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School Resource Officer Buys Chick-fil-A for Entire School After He Learns Students Have Never Had It

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Deputy Chris Shelton of Bowling Green, Kentucky, is a school resource officer at Lighthouse Academy and Jackson Academy.

Shelton loves his job and the kids he works with, but recently he had an epiphany that resulted in an act of kindness.

While he was talking to the kids about manners, kindness and respect, he used the employees at Chick-fil-A as an example. If you’ve ever been there, you know why they’re an excellent example.

But when he made the reference, the kids drew a blank.



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“Some of the kids were like, well, I — I’ve never had Chick-fil-A, I don’t know, I don’t know anything about that,” Shelton told WBKO-TV.

“We take for granted that, you know… just going through the drive-thru or, you know, bringing food home,” he told WNKY-TV. “It’s nothing. We don’t think about that. A lot of kids don’t have that opportunity. They don’t have that luxury. We wanted to be able to give back.”

The revelation stuck with him, and that night, what should his wife have gotten for dinner but Chick-fil-A. They decided there was only one thing to do.

The director of the alternative placement schools, Eric Wilson, gave Shelton’s plan a green light.

“Deputy Shelton is just that kind of person,” Wilson said. “And he came to me a couple days ago and said, ‘Hey, um, do you mind if I bring Chick-fil-A for the students?’ and I said, ‘Absolutely, that’d be great.’

“He just said, ‘You know what,’ he said, ‘I was talking to some of the students and they never had that experience for it and I’d like to give that to them.’ And I said, ‘Oh, by all means, go right ahead.’ And he is the epitome of a school resource officer.”

So, $220 and a bunch of chicken sandwiches later, Shelton made sure every single student at both schools had experienced the magic that is Chick-fil-A — and he got to witness a bit of magic in return.

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“I seen smiles yesterday on kids that I’ve never seen smile in this building before,” he said. “It was a really good reaction, worth — worth every penny just, just to show them, hey, you know, just because I wear a badge and a gun and [I’m] a law enforcement officer … we’re not bad. You know, we’re just, we’re here to help.”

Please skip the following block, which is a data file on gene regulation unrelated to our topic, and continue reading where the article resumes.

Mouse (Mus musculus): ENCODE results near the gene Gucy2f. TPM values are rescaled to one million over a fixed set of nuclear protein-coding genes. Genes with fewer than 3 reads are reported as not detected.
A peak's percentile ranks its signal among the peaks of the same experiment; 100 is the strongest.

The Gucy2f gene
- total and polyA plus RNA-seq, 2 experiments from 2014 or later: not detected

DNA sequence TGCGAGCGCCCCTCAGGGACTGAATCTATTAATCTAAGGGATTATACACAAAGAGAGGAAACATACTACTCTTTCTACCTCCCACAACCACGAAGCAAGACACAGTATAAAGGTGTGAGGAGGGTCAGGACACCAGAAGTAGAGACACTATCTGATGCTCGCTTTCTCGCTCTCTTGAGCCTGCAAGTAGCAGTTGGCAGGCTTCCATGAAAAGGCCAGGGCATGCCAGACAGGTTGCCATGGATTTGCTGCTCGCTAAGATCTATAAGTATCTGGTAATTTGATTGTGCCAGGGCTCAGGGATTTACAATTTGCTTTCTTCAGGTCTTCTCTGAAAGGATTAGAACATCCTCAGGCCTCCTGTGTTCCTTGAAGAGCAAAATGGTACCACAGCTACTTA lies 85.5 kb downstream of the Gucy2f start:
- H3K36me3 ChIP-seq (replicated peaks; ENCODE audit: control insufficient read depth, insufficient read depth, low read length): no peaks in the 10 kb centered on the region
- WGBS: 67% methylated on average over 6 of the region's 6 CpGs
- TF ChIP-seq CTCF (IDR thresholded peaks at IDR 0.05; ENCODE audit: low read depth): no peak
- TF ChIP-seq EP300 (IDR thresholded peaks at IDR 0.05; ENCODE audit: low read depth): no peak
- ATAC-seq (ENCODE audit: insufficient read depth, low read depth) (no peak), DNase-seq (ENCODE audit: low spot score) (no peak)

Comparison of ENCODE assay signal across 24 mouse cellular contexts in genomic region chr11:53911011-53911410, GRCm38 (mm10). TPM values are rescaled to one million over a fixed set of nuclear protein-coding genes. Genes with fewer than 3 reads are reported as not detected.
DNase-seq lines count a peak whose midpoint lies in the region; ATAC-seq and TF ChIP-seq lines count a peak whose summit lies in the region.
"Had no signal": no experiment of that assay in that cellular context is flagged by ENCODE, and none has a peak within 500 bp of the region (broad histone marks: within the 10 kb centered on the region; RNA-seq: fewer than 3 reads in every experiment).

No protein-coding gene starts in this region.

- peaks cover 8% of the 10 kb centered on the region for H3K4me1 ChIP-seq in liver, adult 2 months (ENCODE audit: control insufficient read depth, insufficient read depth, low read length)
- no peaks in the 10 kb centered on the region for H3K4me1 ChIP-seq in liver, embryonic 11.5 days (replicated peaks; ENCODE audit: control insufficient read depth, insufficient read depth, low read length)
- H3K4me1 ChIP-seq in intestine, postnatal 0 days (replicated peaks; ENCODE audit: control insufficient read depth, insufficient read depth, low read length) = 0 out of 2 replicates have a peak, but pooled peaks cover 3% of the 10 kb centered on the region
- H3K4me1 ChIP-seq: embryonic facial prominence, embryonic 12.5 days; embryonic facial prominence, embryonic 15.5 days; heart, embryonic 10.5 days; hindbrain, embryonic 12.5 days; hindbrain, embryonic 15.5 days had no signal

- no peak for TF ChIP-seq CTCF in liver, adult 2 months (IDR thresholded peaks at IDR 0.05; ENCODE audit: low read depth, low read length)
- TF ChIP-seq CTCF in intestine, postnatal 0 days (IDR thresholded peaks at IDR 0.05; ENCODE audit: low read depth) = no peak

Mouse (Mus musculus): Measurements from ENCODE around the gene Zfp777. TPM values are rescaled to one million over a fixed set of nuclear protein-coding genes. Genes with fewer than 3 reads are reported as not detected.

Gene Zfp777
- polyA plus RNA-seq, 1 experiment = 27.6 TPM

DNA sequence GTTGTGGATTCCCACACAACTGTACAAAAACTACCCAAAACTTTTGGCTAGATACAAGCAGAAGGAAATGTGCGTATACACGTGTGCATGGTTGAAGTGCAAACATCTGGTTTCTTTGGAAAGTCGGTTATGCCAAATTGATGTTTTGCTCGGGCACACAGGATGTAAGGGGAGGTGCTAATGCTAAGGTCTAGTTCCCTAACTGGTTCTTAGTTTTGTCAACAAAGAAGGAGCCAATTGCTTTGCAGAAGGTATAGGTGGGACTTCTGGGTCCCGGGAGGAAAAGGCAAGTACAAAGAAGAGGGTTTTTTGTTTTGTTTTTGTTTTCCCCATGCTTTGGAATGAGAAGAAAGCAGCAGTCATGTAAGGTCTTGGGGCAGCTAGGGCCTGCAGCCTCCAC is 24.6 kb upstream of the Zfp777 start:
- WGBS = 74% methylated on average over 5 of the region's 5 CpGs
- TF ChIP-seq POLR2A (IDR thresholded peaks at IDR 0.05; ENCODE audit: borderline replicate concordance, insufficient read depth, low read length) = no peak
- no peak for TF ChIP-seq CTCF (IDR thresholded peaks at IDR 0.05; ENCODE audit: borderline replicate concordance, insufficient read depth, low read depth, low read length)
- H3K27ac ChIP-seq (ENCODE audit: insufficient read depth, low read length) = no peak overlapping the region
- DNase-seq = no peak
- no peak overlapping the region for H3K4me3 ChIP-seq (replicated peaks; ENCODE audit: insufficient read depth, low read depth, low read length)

“A lot of times, they get the negative connotation of being a police officer, being bad, the kids are scared of them, they don’t want to talk to the police, but, in his case, he comes in, builds a relationship with our kids,” Wilson continued. “And they appreciate that and they feel comfortable going to him and asking anything. And he tells them, ‘Ask me anything, I will help you out.'”

Jackson Academy Coordinator Leslie Miller said the gesture was a hit with the kids.

“Our students were so appreciative that someone had gone out of their way to do something for them. They are in an alternative school,” she told WBKO. “And so they’re removed from a lot of their, their friends and, and things going on back in their school. And so they felt so privileged to be in an alternative setting, yet I’m getting a reward. And … that’s what we strive for, we want them to know you are worthy of that.”

Student Keikelani Harden said it was nice to know they meant that much to Shelton.

“Well, it means that, like, someone cares about us and someone’s thinking about us and keeping us in their minds,” Harden said. “So, it’s nice to know that someone’s, I don’t know, caring about us.”

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Amanda holds an MA in Rhetoric and TESOL from Cal Poly Pomona. After teaching composition and logic for several years, she's strayed into writing full-time and especially enjoys animal-related topics.
As of January 2019, Amanda has written over 1,000 stories for The Western Journal but doesn't really know how. Graduating from California State Polytechnic University with a MA in Rhetoric/Composition and TESOL, she wrote her thesis about metacognitive development and the skill transfer between reading and writing in freshman students.
She has a slew of interests that keep her busy, including trying out new recipes, enjoying nature, discussing ridiculous topics, reading, drawing, people watching, developing curriculum, and writing bios. Sometimes she has red hair, sometimes she has brown hair, sometimes she's had teal hair.
With a book on productive communication strategies in the works, Amanda is also writing and illustrating some children's books with her husband, Edward.
Location
Austin, Texas
Languages Spoken
English und ein bißchen Deutsch
Topics of Expertise
Faith, Animals, Cooking




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